After the wheel, the screw is one of the simplest, most powerful tools ever invented.
A screw is a helical drive machine makes attaching two pieces of almost anything very easy simply by twisting them. Unlike nails, you can remove and reuse screws with ease. Most are made of steel, brass or aluminum, but you’ll also see specialty screws cast of plastic or nylon.
Types of Screws
A screw type typically gets its name from the type of head it uses when being driven. The most common household screw types include:
- Slotted Head (flat blade / straight slot):
Used for simple joints, such as attaching a faceplate to an electrical outlet.
- Phillips Head (+ shape):
Typically used on appliances, machines, hinges, and other hardware.
Torx (star shape), Robertson (square), Hex screw (six-sided):
These are typically used in building and machine industries because they more effectively use the torque delivered by a power drill or pneumatic tool. These are also less common and are therefore used on some consumer products to discourage people from disassembling them.
Uses and Head Shapes:
Secondary to drive type is the material the screw is made to go into (such as wood, sheet metal or drywall) and the shape of its head. The most common are:
- Flathead or countersunk (wood screw):
This head has a flat top, allowing it to be driven into a tapered hole with the head set below the wood surface. Wood screws have coarse threads and the thread does not go all the way to the screw head. Screws like these are often used in furniture.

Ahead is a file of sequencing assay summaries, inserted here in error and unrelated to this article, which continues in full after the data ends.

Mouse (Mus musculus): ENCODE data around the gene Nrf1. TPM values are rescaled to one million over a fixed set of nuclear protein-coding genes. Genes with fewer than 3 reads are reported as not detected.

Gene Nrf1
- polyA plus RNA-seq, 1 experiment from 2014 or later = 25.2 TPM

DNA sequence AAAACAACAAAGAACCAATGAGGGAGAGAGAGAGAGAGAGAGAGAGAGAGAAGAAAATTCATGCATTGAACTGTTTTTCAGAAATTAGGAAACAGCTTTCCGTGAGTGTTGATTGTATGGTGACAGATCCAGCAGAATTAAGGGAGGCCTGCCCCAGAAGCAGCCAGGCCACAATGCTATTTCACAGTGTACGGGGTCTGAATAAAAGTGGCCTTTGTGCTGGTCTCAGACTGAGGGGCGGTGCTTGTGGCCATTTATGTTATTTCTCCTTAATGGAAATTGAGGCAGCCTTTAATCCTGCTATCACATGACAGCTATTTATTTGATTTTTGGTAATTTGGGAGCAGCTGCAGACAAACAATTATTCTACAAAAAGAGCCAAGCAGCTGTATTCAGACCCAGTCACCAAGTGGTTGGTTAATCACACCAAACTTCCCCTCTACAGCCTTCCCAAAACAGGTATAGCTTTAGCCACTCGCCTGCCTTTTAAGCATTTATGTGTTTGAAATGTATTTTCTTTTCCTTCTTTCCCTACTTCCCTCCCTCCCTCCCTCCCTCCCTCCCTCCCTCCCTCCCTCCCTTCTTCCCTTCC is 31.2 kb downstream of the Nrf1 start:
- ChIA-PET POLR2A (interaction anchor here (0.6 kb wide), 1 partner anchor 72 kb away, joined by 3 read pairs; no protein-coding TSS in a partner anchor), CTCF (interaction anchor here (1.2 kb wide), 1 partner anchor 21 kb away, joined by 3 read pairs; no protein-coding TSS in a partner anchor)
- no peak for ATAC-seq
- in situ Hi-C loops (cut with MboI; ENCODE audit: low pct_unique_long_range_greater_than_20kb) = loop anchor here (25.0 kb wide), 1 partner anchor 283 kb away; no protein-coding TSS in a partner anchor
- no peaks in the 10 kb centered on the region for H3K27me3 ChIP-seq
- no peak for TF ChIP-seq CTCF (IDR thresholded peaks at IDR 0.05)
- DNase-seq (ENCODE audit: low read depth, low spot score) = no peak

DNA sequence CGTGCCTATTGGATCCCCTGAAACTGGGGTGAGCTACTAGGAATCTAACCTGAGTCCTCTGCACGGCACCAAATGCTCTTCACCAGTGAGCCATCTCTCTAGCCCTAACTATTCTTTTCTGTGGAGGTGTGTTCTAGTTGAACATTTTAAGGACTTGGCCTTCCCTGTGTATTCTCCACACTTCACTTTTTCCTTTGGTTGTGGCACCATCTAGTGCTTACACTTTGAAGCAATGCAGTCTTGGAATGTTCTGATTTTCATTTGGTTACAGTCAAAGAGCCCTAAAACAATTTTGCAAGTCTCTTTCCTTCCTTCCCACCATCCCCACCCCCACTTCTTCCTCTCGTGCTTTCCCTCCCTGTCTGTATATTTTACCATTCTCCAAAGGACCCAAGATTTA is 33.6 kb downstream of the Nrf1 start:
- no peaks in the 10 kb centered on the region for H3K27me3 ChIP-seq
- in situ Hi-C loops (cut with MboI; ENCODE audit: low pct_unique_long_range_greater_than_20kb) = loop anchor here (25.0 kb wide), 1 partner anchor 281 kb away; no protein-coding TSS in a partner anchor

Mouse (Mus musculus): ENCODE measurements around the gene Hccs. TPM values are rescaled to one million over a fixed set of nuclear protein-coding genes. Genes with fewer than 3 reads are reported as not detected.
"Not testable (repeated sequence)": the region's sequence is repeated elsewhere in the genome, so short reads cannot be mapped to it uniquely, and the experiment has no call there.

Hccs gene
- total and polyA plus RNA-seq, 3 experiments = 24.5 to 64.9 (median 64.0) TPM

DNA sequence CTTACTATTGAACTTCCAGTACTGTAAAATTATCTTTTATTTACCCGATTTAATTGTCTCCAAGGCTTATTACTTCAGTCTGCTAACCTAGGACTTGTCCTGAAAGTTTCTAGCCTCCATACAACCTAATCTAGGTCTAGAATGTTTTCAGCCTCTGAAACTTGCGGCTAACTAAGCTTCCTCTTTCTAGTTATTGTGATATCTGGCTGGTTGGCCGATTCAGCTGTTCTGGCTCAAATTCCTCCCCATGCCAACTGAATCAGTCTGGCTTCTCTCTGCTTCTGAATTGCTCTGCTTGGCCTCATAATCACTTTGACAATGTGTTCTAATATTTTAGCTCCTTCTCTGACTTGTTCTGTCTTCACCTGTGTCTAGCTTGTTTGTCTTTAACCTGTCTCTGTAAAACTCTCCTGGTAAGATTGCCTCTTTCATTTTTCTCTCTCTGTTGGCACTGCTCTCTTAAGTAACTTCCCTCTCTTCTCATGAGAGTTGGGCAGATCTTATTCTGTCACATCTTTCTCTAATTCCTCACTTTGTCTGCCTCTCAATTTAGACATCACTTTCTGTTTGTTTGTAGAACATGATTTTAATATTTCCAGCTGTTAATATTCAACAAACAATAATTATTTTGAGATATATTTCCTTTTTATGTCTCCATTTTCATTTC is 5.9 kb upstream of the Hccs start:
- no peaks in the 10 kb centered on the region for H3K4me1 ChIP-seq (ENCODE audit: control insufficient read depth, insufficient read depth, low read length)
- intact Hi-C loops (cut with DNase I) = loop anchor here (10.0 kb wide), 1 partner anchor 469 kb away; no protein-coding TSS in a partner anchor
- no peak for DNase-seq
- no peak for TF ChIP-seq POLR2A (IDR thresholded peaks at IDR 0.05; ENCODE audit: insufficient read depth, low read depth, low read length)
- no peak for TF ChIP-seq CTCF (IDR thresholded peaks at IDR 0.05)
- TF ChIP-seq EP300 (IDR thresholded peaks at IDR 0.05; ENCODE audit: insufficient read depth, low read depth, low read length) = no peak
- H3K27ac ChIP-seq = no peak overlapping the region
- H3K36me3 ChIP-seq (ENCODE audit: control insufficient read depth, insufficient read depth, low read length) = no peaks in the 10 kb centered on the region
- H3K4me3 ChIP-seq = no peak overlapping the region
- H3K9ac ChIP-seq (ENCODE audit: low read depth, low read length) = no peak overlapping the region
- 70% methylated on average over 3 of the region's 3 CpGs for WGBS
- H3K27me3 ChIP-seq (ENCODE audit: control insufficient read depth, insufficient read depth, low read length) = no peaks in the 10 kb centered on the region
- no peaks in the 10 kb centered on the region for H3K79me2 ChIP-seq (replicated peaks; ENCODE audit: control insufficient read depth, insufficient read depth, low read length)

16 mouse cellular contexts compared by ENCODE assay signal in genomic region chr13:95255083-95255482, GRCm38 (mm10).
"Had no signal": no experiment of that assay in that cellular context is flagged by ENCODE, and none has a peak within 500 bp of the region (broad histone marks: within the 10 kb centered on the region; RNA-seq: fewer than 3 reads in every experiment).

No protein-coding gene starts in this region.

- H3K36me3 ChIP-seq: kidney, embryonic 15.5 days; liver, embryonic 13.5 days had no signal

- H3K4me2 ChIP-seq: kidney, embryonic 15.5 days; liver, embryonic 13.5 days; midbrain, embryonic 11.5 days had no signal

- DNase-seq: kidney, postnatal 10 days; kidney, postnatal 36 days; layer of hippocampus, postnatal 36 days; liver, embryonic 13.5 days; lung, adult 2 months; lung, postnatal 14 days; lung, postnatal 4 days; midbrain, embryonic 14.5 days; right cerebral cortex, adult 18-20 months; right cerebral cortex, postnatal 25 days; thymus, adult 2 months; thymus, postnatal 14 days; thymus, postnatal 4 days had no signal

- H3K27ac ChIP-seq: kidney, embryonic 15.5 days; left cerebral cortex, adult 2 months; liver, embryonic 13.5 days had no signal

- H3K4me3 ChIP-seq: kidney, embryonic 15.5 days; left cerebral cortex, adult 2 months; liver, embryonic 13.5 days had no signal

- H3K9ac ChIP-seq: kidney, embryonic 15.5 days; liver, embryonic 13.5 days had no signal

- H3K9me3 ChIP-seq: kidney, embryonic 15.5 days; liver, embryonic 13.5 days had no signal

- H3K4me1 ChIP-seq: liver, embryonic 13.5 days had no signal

- Pan head (sheet metal screw):
Sheet-metal screws often use a pan head shape which has a flat head with slightly rounded sides. The threads of sheet metal screws are finer than wood screws and are threaded the entire length of the screw shaft.
- Round head:
This looks almost like a half-circle from the side and is typically found on machine screws used in cars or power equipment.
In addition to drive type and intended use, screws are also identified by the length in inches as well as size and thread gauge, or how close together the threads are. Threads on wood screws are farther apart than on machine and sheet-metal screws; that's necessary for the screws to bite into the wood and not just act like a drill bit.
How to Choose
First, know what you’re screwing into. Screws are labeled according to their use: Your hardware store will have rows of wood screws, sheet metal screws, drywall screws and the like. If you’re building a birdhouse, for example, you’ll need wood screws.
Consider the thickness of the material you’re joining. In our birdhouse example, we’ll screw through the face of one 3/4-inch board into the end grain of another. We’ll want to pass through the 3/4-inch board, of course, and at least another 3/4 inch into the second piece of wood to give it a good grip, so we’d shop for wood screws no less than 1 1/2 inches long.
Tips and Advice
- Wood has a tendency to split when you drive a screw into it. Pre-drill a hole slightly narrower than the thickness of the screw’s shaft and drive the screw into it.
- Coat the threads with regular bar soap before driving into wood. The soap acts as a lubricant to reduce friction as the screw drives in, meaning less effort for you.